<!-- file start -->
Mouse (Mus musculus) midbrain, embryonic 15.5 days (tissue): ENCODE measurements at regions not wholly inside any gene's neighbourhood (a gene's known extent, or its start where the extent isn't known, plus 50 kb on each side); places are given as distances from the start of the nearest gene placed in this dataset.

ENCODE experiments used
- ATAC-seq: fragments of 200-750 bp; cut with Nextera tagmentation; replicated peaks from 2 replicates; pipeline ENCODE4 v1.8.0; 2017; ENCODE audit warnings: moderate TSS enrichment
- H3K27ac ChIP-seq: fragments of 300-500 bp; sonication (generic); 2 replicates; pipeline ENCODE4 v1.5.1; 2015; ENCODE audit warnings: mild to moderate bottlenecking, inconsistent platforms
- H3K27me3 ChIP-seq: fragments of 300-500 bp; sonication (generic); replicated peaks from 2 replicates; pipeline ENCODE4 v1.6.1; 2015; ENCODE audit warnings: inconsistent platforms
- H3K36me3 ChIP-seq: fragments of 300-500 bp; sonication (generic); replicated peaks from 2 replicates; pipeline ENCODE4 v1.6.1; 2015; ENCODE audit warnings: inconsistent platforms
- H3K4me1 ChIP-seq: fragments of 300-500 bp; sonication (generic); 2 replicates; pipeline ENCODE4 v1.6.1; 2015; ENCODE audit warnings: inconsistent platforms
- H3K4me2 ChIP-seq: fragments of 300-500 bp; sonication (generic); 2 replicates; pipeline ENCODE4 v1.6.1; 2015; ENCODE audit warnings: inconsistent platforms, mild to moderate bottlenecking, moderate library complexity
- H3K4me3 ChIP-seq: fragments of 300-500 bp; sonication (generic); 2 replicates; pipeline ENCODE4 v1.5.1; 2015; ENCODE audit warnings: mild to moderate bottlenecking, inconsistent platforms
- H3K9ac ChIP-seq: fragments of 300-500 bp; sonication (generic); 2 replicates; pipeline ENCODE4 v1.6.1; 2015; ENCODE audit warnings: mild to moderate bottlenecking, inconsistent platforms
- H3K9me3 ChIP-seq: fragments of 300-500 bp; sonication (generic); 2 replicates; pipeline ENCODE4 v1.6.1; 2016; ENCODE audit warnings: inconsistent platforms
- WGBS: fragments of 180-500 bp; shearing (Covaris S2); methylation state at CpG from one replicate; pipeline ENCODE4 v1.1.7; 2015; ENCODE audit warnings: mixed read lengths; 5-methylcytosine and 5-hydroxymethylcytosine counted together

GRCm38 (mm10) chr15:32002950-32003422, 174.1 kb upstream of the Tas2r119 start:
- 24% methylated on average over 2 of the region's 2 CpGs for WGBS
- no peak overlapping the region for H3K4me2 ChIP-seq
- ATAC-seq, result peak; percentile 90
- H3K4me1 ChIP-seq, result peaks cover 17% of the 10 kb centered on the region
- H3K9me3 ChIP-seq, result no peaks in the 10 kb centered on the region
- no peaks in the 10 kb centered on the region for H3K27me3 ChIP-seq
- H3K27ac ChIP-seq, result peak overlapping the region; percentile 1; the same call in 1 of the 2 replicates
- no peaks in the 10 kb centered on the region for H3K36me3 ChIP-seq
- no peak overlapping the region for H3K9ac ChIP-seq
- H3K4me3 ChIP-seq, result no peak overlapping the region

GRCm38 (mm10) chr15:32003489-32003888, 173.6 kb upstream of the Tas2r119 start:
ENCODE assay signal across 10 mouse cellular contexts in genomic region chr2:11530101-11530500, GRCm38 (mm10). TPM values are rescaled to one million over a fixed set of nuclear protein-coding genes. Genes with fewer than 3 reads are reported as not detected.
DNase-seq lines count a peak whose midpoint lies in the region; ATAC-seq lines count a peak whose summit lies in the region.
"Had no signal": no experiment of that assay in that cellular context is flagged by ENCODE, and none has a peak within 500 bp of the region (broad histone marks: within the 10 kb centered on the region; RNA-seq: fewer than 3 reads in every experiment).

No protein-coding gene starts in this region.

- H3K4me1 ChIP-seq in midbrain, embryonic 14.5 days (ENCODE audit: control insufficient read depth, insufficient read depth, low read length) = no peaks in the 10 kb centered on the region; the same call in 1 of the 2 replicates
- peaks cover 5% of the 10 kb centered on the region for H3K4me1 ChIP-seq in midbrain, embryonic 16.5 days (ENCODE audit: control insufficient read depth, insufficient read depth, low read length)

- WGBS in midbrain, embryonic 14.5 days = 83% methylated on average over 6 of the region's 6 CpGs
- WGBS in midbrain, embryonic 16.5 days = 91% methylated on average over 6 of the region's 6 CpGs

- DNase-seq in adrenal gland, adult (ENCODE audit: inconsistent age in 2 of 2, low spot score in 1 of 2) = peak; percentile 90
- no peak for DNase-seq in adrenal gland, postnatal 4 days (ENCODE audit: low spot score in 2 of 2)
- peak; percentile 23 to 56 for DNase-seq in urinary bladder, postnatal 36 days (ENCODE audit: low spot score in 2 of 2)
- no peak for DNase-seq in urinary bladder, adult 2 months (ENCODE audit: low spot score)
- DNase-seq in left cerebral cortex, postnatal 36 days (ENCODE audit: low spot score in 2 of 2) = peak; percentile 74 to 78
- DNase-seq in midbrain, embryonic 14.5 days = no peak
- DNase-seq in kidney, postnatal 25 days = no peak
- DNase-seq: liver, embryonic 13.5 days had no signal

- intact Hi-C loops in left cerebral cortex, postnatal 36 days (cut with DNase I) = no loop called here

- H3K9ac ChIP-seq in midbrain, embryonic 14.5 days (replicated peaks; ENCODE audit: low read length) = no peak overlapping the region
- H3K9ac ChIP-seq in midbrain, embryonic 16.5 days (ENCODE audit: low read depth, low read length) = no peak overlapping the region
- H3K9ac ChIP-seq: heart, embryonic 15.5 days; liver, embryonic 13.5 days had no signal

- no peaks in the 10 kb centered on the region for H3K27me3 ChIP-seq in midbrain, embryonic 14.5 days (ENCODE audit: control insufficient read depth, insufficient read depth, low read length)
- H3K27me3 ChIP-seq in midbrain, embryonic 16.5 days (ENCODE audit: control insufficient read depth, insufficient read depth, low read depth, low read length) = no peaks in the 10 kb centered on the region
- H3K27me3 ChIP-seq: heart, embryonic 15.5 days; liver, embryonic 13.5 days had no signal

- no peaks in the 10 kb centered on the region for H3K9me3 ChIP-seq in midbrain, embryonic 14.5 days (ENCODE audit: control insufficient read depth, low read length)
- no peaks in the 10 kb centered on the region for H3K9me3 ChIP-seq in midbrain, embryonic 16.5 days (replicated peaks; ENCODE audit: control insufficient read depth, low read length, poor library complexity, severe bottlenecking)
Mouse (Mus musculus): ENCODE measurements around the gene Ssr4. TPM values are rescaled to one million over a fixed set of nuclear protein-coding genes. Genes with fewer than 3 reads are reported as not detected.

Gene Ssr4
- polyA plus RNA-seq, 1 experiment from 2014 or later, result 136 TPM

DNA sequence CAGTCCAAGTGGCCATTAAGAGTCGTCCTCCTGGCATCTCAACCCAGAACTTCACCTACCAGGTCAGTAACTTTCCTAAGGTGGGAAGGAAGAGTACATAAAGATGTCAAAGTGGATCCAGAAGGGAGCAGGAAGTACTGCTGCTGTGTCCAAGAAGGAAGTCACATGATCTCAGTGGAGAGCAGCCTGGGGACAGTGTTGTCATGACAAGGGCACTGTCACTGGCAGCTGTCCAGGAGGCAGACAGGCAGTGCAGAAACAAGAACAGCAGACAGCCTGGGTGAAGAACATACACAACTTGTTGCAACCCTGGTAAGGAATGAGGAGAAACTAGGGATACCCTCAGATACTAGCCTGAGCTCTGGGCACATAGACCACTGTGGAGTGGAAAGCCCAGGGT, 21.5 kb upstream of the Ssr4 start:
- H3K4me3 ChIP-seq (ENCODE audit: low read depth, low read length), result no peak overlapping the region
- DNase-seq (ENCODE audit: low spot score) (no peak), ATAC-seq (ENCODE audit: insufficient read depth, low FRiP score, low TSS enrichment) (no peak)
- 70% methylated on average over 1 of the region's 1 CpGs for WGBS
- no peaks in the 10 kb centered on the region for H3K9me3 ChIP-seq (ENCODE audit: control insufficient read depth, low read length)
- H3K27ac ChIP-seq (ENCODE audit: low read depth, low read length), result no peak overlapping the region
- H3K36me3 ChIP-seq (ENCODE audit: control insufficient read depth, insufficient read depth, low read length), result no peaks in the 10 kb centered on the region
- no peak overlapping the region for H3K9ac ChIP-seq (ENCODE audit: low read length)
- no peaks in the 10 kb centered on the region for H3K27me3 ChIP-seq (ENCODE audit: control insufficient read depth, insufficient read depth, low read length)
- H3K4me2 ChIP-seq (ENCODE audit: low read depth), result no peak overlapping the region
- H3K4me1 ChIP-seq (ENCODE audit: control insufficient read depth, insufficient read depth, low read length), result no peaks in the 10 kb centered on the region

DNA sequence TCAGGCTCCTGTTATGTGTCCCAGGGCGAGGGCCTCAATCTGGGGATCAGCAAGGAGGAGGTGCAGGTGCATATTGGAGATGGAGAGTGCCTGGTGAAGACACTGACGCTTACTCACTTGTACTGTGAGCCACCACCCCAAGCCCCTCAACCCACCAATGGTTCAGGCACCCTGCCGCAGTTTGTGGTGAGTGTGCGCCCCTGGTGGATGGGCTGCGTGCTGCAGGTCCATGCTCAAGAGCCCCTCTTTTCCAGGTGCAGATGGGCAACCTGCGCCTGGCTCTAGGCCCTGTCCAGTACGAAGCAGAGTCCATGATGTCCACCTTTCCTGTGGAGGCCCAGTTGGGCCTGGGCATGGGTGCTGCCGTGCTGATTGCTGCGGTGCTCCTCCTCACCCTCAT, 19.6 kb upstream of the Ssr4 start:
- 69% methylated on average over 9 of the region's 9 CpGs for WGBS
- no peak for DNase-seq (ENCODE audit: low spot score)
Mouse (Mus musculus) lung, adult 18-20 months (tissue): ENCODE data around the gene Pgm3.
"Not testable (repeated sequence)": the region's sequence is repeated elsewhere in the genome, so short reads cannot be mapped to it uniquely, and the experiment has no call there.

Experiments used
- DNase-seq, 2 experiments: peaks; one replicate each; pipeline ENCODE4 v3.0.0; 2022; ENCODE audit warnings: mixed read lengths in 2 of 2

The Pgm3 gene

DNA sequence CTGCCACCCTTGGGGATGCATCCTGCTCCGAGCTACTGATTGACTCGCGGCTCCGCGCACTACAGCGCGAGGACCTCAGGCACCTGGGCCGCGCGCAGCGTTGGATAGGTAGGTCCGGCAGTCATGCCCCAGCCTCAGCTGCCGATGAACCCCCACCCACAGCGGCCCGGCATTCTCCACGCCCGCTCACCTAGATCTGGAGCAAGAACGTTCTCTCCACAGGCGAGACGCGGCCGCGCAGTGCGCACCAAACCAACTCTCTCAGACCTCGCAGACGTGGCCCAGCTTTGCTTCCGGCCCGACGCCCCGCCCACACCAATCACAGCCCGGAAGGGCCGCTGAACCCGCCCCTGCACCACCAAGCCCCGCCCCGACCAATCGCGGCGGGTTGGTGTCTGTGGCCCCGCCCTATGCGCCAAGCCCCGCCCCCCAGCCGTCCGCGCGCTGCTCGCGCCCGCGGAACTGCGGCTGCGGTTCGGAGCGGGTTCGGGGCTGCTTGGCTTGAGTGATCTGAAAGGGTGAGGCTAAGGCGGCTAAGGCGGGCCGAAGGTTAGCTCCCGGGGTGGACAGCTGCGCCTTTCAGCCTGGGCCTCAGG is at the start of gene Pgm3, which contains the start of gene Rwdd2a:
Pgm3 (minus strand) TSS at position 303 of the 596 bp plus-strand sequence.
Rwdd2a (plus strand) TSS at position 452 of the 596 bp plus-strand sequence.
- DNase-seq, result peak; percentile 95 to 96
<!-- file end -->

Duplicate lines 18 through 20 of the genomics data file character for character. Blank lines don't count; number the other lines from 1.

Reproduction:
- H3K9me3 ChIP-seq, result no peaks in the 10 kb centered on the region
- no peaks in the 10 kb centered on the region for H3K27me3 ChIP-seq
- H3K27ac ChIP-seq, result peak overlapping the region; percentile 1; the same call in 1 of the 2 replicates